Massive Stroke: Symptoms, Treatment, and Long-Term Outlook
Stroke: An Overview
A stroke is what happens when blood flow to part of the brain is interrupted. The result is oxygen deprivation to brain tissue, which can have devastating consequences. The ability of a patient to recover from a stroke depends on the severity of the attack, as well as how quickly medical attention is provided. A massive stroke can be fatal, but for many patients experiencing a stroke, recovery is long, but possible.
There are two main types of stroke: hemorrhagic and ischemic. A hemorrhagic stroke occurs when blood vessels in the brain rupture, causing blood to accumulate in the surrounding brain tissue. This causes pressure on the brain, which can be problematic. The rupture can also leave part of the brain deprived of blood and oxygen. Only 13 percent of strokes are hemorrhagic, according to the American Stroke Association.
The majority of strokes are ischemic. An ischemic stroke results from a clot that blocks blood flow to a particular region of the brain. The clot may be a cerebral thrombosis, meaning it forms at the site of the blockage in the brain. Alternatively, the clot may be a cerebral embolism, which means it forms elsewhere in the body and moves into the brain, causing a stroke.
Severity of Strokes
Strokes can range from minor and almost unnoticeable to massive and fatal. The National Institutes of Health created a tool used by health professionals to measure the severity of a stroke. It uses a number score to rate the severity of the symptoms, and therefore the severity of the stroke.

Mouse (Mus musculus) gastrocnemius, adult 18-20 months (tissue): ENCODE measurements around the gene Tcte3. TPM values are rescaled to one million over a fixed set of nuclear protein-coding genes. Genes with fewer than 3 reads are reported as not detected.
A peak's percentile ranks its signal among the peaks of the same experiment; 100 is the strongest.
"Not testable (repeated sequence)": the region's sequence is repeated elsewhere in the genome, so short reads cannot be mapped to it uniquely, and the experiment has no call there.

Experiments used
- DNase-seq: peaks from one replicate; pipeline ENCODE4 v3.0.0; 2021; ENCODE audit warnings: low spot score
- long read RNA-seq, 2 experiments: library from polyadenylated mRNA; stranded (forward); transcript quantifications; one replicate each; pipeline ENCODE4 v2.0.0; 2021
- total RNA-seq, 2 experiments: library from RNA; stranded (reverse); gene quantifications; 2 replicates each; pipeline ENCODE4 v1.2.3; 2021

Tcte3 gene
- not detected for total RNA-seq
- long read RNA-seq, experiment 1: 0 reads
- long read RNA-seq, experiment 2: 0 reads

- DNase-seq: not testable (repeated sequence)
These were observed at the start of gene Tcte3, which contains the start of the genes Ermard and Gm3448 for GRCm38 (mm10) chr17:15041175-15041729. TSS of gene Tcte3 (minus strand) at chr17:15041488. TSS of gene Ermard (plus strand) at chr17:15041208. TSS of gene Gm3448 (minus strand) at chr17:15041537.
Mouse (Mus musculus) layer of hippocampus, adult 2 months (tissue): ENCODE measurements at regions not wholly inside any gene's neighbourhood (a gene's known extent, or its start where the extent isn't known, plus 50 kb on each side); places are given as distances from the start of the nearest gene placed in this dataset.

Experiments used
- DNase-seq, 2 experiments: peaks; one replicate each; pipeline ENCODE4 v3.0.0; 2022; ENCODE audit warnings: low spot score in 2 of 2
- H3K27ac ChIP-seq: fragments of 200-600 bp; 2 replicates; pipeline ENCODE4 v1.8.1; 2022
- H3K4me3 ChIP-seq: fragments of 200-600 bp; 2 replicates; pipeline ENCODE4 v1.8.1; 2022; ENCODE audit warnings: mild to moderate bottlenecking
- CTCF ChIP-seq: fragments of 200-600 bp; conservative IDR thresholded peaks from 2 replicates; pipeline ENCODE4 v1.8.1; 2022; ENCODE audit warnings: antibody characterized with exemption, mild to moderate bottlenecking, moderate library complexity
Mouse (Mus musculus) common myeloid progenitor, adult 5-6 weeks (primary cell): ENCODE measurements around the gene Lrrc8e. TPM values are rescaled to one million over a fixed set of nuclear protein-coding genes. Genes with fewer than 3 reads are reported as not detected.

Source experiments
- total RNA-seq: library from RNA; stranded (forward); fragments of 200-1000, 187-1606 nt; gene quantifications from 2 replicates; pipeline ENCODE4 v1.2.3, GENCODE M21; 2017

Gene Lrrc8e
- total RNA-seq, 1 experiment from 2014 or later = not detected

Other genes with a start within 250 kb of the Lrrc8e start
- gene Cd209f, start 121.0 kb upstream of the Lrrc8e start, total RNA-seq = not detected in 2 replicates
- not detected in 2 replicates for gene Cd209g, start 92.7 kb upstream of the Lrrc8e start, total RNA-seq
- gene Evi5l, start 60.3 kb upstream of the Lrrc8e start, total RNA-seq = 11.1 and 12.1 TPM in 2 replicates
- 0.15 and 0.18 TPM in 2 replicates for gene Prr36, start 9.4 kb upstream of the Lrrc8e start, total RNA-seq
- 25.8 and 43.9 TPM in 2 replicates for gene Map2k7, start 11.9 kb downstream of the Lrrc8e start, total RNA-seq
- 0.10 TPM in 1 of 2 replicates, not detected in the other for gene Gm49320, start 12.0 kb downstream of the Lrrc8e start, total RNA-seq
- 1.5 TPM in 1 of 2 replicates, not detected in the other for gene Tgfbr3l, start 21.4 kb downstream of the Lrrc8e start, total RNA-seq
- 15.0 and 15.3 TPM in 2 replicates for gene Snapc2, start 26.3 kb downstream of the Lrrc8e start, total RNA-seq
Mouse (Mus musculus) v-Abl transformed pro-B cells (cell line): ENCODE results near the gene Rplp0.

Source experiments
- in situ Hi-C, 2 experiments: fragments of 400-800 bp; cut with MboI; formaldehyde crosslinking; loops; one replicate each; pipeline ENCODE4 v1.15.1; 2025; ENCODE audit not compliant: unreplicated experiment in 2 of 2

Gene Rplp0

Symptoms measured by the scale include consciousness, eye movement, facial palsy, arm and leg mobility, sensation, language, and speech. Points on the scale range from zero to 42, with a rating from 21 to 42 indicating a severe, or massive, stroke.
Symptoms of a Massive Hemorrhagic Stroke
A hemorrhagic stroke may occur within the brain or on the surface of the brain. Symptoms of the former include a severe headache, confusion, nausea, vomiting, and seizures. The more severe these symptoms, the more massive the stroke is.
If the stroke occurs on the surface of the brain, symptoms are slightly different. These symptoms may include headache, vomiting, neck stiffness, loss of vision, or in severe cases, rigidity and coma. Symptoms of hemorrhagic strokes begin suddenly, but often worsen over the course of a few hours.
Symptoms of a Massive Ischemic Stroke
An ischemic stroke often begins with a sudden severe headache, dizziness and loss of balance or coordination, blurred vision, numbness and weakness in one side of the face and body, sudden confusion, and difficulty talking. The severity of symptoms depends how massive the stroke is.
Emergency Treatment for a Massive Ischemic Stroke
Emergency care for a stroke must be administered as soon as possible. The promptness of treatment is important for recovery. The sooner treatment can be given, the better the odds of survival and recovery. For an ischemic stroke, emergency care involves targeting and dissolving the clot. Clot-busting drugs called thrombolytics are often used for this purpose.